Venezuelan President Maduro Appoints U.S. Fugitive to Revamp Nation’s Oil Industry
(MIAMI) — President Nicoás Maduro on Monday named a powerful ally sanctioned by the U.S. as a drug kingpin, along with a cousin of the late socialist leader Hugo Chávez, to revamp Venezuela’s oil industry amid massive gasoline shortages.
Tareck El Aissami was appointed oil minister and Asdrúbal Chávez tapped to head of state-run oil giant PDVSA. The appointments were published in the official gazette. The government has yet to comment.
Both positions were occupied until now by Gen. Manuel Quevedo, who during his 28-month tenure watched as oil production in the country sitting atop the world’s largest petroleum reserves collapsed by 65%.
The shakeup comes amid crashing global oil prices and after two decades of plummeting crude production at Venezuela’s state-ruin oil firm equal to 19% of levels when the late President Chávez took power in 1999.
Venezuelans in recent weeks have experienced critical gasoline shortages even in the capital of Caracas, the seat of politics and concentration of wealth normally spared shortages across the nation.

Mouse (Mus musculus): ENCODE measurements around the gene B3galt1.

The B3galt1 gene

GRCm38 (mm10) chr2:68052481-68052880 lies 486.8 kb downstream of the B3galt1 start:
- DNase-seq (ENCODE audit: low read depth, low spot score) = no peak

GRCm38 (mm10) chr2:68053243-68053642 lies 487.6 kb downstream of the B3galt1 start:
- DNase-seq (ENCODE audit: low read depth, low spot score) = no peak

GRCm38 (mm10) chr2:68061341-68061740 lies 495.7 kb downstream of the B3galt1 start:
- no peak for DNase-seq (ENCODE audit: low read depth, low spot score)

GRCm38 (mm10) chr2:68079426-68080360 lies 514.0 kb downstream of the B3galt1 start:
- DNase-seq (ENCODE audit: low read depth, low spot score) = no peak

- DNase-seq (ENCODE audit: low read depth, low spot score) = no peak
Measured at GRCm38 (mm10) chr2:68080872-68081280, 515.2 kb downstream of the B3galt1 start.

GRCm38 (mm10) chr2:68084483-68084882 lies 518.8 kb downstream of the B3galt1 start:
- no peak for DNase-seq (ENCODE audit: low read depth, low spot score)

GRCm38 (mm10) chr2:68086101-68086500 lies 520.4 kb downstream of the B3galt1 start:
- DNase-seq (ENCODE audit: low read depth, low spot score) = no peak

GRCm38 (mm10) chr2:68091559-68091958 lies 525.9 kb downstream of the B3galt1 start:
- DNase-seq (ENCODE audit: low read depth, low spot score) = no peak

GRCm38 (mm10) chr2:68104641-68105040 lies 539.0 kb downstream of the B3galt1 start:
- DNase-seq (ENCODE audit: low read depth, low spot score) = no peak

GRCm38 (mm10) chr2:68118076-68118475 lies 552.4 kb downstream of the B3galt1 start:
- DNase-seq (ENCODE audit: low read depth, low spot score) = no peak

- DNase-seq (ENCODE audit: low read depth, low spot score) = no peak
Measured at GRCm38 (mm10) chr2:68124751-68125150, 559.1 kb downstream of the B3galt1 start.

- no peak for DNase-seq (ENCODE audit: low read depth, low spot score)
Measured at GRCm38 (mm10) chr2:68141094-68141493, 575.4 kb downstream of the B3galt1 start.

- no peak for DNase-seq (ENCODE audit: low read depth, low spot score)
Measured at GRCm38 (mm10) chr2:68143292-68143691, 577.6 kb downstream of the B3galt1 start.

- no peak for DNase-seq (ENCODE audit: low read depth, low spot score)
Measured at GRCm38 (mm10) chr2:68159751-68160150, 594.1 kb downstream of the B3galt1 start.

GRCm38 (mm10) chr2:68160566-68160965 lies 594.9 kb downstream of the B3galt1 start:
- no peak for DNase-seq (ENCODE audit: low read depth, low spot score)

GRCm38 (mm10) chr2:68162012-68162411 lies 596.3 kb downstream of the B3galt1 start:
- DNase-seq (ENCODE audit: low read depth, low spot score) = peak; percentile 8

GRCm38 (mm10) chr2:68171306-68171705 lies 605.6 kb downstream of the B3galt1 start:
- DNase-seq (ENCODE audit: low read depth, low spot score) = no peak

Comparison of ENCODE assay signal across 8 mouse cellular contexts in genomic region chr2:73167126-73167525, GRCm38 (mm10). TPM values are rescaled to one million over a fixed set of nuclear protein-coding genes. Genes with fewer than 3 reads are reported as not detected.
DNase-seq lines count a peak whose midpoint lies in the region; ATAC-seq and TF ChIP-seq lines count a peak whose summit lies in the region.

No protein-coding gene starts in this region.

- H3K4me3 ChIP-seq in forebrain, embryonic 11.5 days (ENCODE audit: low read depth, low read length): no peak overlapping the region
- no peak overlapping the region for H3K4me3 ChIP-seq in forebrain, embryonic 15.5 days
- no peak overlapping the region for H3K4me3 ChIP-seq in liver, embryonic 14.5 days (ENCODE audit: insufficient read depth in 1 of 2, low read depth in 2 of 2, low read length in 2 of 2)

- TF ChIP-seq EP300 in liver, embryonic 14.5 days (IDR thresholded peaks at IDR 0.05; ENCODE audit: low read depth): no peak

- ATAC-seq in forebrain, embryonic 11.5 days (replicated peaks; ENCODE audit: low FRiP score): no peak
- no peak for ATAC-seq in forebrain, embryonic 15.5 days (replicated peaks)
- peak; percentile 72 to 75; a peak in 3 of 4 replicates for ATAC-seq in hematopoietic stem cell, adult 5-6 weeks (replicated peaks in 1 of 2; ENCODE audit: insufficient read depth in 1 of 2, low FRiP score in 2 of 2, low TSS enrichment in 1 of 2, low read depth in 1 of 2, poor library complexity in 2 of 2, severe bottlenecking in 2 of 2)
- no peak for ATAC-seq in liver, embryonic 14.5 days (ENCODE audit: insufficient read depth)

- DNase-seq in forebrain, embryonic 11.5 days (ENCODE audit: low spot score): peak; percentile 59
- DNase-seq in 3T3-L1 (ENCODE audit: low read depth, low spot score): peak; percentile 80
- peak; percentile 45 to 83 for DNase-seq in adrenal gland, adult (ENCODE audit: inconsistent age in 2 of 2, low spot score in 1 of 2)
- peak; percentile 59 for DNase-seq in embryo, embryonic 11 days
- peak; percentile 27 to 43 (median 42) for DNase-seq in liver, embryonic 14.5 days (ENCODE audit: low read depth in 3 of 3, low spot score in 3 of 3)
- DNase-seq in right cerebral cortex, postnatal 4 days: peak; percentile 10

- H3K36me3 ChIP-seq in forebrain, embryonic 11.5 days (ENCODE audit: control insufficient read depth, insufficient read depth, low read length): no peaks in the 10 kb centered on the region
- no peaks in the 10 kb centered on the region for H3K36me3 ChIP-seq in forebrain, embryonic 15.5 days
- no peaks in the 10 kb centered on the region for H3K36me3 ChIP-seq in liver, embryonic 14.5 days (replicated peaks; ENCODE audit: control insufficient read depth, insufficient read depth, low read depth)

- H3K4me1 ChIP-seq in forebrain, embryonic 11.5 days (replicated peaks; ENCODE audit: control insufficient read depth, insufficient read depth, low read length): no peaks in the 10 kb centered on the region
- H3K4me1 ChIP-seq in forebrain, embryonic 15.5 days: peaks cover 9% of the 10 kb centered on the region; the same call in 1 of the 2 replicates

U.S. Immigration and Customs Enforcement recently added El Aissami to its list of 10 most-wanted fugitives. He was sanctioned in 2017 as allegedly being a major drug trafficker and then was indicted two years later on allegations of violating those sanctions.
Despite having the world’s largest oil reserves, Venezuela’s political and social crisis continues to deepen, as the U.S. and a coalition of nearly 60 nations press Maduro to stand down.
Those nations recognize opposition politician Juan Guaidó as Venezuela’s legitimate president, arguing that Maduro’s election in 2018 was a sham because the most popular opposition candidates were banned from running.